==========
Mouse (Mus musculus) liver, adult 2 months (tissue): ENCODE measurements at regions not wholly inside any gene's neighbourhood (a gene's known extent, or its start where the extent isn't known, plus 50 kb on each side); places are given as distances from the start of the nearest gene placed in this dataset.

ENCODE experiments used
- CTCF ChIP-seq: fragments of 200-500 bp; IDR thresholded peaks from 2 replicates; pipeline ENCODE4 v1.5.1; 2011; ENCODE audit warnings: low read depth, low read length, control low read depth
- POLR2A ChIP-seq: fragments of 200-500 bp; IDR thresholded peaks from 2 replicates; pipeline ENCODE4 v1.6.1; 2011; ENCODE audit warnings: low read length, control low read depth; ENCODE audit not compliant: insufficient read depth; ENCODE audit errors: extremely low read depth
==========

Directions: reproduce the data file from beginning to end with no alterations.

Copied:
Mouse (Mus musculus) liver, adult 2 months (tissue): ENCODE measurements at regions not wholly inside any gene's neighbourhood (a gene's known extent, or its start where the extent isn't known, plus 50 kb on each side); places are given as distances from the start of the nearest gene placed in this dataset.

ENCODE experiments used
- CTCF ChIP-seq: fragments of 200-500 bp; IDR thresholded peaks from 2 replicates; pipeline ENCODE4 v1.5.1; 2011; ENCODE audit warnings: low read depth, low read length, control low read depth
- POLR2A ChIP-seq: fragments of 200-500 bp; IDR thresholded peaks from 2 replicates; pipeline ENCODE4 v1.6.1; 2011; ENCODE audit warnings: low read length, control low read depth; ENCODE audit not compliant: insufficient read depth; ENCODE audit errors: extremely low read depth